Rally Mexico for dummies
Rally Mexico makes a popular return to the World Rally Championship schedule for 2023. The annual trip to Leon in Guanajuato has been missed for the past two years due to the effects of the coronavirus pandemic, which also caused the 2020 edition to be cut short. But the colourful event has otherwise been a regular fixture since making its debut almost 20 years ago, in 2004.
The first gravel round of the season marks a dramatic change in surroundings for the teams and drivers after the traditional European winter rallies in Monte Carlo and Sweden. But rather than simply the increase in temperature, what really makes Rally Mexico a unique challenge is the high altitude, with a route that peaks at over 2700 metres above sea level.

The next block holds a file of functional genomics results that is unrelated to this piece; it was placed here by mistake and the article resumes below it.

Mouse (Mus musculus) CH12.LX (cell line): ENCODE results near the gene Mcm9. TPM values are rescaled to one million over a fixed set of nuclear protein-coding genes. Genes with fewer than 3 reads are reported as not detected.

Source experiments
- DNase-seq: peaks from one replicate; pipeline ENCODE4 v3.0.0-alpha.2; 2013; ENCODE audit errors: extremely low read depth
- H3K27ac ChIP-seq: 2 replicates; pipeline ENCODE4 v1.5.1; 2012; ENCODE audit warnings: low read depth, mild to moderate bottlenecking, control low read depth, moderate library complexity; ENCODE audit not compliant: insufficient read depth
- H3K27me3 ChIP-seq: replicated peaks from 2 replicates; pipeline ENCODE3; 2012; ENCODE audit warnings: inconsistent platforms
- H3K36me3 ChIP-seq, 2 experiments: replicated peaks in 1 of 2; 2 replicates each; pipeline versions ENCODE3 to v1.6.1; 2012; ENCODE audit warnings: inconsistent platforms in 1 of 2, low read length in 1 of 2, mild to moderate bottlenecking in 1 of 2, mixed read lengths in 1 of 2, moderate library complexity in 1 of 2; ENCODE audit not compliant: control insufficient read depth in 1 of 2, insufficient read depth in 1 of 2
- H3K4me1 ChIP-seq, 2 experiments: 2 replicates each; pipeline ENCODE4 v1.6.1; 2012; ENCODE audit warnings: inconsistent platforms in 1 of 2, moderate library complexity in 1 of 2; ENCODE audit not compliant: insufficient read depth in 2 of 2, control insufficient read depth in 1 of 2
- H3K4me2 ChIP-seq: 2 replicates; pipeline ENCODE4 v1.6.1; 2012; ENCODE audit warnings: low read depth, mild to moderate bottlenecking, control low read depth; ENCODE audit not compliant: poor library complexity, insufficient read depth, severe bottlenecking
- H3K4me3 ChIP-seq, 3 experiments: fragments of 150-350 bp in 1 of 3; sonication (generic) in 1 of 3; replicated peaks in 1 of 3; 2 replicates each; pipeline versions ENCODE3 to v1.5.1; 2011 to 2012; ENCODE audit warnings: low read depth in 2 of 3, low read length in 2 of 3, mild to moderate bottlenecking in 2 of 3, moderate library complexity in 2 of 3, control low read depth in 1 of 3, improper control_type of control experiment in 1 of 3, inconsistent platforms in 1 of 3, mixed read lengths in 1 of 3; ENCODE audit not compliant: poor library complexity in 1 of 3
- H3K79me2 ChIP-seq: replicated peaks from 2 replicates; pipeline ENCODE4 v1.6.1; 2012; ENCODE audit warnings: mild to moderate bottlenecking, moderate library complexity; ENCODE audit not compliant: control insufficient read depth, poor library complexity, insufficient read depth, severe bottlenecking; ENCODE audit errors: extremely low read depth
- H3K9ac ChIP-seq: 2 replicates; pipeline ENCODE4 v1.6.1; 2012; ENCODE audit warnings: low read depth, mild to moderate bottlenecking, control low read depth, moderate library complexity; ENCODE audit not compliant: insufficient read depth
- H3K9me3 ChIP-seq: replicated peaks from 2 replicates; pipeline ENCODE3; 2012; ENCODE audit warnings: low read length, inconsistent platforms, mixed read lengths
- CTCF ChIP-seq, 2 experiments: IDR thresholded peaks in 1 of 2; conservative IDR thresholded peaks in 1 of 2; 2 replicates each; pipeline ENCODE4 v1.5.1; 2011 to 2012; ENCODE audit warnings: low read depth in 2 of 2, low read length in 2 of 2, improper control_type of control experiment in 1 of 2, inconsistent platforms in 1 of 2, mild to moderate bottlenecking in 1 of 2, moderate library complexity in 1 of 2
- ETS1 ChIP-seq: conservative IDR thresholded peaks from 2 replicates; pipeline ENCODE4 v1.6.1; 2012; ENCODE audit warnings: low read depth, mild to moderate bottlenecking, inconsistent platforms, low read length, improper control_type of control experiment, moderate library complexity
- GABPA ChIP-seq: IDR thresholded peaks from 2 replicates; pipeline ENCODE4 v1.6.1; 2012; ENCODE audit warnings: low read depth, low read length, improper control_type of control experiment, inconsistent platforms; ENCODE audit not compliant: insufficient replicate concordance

At such heights, the thinner air suffocates engines, reducing their power by as much as 20 percent. Cooling is affected too, and once the rock-strewn surface is factored in, you can see why Rally Mexico is one of the toughest tests for rally cars, drivers and tyres anywhere in the world.
Understandably, it's not the fastest rally of the year, but the enthusiastic Mexican fans don't seem to mind.